Other than the Smithsonian Museum for African American History in Washington, DC, we are for the most part the largest culturally specific African American cultural center in the country, with probably the widest, broadest programming.

NHM: Let’s talk about your art galleries first.

Burley Wilson: We have large galleries that include works by Romare Bearden, Jacob Lawrence, Amani Lewis, Ben Jones, and Peju Alatise, among others. These are all changing exhibits. We are working on a dedicated August Wilson exhibit that shares information about him, his life, and his work. That will be a permanent exhibit that will open in late spring or early summer. The galleries are always free and open to the public.

NHM: What types of performances have you held here, and what’s coming up?

Burley Wilson: Every year, we perform How I Learned What I Learned, a one-man August Wilson monologue that was written by him about his life. We’ve had his play, Piano Lesson here, and we are hoping to bring the touring production of Jitney here. In February, we will have jazz musician Joshua Redman, as well as scholar, writer and activist Dr. Michael Eric Dyson. There will also be a theater performance for young people and families called Tubman. All community performances are very low in cost so people can come with their families, friends and youth groups. Tarana Burke, the woman that started the #MeToo Movement, will be here in March for Women’s History Month.

NHM: Do you have any signature events?

Burley Wilson: On April 24, we will host our annual fundraising gala, and we are really excited because we will have the renowned dance company, Philadanco, performing. We also have the 10th anniversary of the Pittsburgh International Jazz Festival in June.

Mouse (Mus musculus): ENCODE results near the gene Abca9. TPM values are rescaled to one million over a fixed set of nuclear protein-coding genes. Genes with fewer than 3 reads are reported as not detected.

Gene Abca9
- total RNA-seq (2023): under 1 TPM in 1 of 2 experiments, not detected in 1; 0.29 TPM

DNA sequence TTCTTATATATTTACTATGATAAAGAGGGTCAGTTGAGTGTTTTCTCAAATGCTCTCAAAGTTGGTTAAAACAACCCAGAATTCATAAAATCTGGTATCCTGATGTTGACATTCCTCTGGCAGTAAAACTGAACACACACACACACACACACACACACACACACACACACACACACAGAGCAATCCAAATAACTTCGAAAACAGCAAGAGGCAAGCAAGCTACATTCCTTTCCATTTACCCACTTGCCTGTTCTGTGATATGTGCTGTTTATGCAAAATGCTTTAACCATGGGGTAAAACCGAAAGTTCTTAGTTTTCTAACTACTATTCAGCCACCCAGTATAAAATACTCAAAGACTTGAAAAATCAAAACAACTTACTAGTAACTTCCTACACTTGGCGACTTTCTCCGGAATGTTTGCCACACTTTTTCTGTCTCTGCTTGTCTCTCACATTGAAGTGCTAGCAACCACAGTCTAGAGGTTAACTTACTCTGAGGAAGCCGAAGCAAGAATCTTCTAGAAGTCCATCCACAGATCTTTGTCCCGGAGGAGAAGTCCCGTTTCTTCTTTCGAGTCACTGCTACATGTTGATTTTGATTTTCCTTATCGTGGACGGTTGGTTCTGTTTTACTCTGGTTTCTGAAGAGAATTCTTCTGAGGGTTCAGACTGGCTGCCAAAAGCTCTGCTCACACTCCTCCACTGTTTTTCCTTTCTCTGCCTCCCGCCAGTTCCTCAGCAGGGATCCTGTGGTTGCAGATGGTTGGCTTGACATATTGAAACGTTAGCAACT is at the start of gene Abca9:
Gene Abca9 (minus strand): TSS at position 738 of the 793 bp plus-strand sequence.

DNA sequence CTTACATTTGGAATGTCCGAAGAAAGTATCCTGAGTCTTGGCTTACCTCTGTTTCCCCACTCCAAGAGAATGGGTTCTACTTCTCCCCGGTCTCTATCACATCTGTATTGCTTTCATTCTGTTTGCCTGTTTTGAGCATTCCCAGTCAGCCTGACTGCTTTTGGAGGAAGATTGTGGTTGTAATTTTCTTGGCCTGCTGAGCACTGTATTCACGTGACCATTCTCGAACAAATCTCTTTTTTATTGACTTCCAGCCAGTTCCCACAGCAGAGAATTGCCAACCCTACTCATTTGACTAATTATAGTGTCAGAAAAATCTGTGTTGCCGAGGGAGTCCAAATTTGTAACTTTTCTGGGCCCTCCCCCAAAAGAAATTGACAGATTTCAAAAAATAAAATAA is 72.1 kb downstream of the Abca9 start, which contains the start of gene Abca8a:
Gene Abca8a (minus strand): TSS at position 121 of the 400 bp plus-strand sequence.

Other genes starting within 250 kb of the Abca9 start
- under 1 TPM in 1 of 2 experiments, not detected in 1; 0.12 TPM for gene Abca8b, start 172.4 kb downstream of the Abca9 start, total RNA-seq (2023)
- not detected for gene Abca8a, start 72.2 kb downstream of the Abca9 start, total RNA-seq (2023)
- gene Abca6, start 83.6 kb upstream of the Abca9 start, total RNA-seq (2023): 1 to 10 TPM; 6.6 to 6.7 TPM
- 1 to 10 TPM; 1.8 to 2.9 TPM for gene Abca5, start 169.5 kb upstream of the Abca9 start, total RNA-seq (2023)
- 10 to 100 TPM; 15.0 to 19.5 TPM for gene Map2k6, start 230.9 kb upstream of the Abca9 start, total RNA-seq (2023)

NHM: Do you also offer educational programs?

Burley Wilson: Yes, we have a summer writing workshop every June. We also have visual arts school tour programs, where we provide transportation for school groups to come into the center and view exhibitions, and we have a curriculum designed for each gallery exhibition. When we have dance companies, we provide master classes and workshops associated with the performances.

NHM: What does the future look for the AWCC?

Burley Wilson: The future is extremely bright. Our programming is extremely high quality, and our audiences are growing and have doubled in the last few years; we had 100,000 people come through our doors in 2019. We are diversifying our funding; we have an individual giving program now, and our corporate sponsors have grown tremendously in the last two years. We are about to build out a catering and demo kitchen in the building, and we are working on this permanent August Wilson exhibition.

August Wilson’s legacy is that he committed his life, career and artistic efforts to telling the stories and celebrating African American life in every decade of the 20th century. We are honoring this by presenting the best and brightest who are doing the same thing—telling the African American experience. We welcome everyone in the community to come and enjoy the art and culture. It’s an open and welcoming place.

To learn more about the August Wilson African American Cultural Center, visit